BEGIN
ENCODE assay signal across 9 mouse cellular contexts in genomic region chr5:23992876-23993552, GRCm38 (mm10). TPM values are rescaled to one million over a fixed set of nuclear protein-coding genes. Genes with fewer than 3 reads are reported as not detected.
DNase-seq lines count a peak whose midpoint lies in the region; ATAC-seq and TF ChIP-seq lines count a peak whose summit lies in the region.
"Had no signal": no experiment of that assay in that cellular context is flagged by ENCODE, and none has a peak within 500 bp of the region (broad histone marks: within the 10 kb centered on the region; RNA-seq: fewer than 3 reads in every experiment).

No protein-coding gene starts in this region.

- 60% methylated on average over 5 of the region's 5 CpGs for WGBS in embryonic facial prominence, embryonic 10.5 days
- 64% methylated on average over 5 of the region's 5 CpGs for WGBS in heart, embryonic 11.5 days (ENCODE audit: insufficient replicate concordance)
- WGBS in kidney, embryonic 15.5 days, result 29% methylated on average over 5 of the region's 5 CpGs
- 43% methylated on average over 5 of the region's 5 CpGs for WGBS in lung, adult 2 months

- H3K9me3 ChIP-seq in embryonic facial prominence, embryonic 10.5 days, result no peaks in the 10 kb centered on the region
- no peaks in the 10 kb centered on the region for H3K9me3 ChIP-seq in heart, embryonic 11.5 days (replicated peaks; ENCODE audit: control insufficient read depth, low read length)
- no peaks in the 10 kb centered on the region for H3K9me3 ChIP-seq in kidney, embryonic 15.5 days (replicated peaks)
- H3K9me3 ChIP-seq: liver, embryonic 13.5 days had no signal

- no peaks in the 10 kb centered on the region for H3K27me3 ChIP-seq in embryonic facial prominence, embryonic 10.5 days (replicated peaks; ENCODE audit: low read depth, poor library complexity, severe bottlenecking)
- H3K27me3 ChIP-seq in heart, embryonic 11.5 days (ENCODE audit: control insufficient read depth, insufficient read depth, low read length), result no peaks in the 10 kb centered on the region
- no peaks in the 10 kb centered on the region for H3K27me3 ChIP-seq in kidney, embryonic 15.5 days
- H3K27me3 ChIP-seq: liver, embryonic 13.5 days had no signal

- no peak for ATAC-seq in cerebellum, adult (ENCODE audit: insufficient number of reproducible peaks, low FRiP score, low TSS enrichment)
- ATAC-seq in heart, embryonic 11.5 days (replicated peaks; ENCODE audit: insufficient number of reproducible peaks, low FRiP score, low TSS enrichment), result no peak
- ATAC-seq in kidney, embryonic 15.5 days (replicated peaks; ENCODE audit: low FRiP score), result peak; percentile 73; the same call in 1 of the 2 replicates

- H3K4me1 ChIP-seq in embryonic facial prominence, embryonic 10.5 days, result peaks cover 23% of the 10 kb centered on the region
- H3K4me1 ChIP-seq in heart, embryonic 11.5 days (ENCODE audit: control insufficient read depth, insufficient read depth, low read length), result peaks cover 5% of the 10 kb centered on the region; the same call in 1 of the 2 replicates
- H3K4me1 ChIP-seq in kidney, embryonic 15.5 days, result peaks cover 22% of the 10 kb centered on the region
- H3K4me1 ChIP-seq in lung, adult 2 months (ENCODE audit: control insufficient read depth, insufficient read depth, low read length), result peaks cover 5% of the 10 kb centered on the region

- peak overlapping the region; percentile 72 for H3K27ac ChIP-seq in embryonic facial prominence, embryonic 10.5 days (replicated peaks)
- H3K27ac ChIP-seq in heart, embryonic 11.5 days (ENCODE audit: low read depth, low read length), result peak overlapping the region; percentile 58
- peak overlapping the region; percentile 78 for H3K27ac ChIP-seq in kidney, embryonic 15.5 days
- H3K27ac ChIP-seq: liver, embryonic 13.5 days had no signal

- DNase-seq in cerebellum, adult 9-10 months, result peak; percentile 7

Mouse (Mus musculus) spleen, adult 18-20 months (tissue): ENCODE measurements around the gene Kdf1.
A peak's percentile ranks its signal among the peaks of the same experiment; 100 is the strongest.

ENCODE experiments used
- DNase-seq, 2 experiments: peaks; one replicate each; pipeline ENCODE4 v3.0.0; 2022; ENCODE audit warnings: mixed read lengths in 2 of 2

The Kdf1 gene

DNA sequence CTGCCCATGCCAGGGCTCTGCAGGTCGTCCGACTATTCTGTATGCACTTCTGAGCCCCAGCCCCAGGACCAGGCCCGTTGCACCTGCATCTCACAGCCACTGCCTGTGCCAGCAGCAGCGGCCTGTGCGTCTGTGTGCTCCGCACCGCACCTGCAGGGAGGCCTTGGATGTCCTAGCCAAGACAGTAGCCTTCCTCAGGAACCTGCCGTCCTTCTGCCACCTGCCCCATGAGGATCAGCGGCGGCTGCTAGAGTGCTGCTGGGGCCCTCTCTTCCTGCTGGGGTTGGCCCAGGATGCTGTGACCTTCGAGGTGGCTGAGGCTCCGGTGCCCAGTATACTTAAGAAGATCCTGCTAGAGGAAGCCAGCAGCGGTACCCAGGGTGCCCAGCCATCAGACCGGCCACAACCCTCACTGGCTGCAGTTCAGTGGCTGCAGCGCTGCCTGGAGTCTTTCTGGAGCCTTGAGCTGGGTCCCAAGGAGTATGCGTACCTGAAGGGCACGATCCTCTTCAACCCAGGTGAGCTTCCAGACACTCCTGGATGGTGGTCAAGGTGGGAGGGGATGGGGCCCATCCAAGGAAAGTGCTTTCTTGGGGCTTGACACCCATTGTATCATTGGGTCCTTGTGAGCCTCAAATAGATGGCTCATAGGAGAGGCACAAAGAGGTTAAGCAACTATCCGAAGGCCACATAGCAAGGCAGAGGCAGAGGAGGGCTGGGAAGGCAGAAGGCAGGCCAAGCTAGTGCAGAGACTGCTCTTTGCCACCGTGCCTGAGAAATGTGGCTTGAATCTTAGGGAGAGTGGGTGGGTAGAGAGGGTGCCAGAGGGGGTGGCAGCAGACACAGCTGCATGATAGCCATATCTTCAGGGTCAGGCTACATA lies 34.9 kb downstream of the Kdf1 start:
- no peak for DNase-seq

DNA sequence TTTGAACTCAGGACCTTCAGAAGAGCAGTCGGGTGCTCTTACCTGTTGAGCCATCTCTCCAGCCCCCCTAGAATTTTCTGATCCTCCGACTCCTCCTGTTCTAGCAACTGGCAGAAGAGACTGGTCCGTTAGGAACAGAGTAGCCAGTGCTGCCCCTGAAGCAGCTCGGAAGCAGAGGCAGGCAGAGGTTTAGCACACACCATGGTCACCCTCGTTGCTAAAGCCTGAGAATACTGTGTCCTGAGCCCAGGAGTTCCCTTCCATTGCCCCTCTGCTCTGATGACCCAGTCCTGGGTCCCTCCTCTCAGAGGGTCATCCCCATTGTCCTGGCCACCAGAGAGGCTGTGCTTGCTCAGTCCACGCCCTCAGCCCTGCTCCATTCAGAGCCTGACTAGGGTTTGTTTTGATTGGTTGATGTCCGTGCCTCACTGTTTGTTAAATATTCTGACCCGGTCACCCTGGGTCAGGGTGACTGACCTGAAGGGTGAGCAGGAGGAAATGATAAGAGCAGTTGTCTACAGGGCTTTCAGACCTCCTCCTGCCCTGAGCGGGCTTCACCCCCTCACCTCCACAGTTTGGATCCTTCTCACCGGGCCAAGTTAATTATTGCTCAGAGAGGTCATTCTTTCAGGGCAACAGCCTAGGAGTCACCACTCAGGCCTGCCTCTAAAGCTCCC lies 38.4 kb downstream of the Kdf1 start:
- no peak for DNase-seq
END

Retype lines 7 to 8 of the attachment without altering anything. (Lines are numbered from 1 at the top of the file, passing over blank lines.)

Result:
- WGBS in kidney, embryonic 15.5 days, result 29% methylated on average over 5 of the region's 5 CpGs
- 43% methylated on average over 5 of the region's 5 CpGs for WGBS in lung, adult 2 months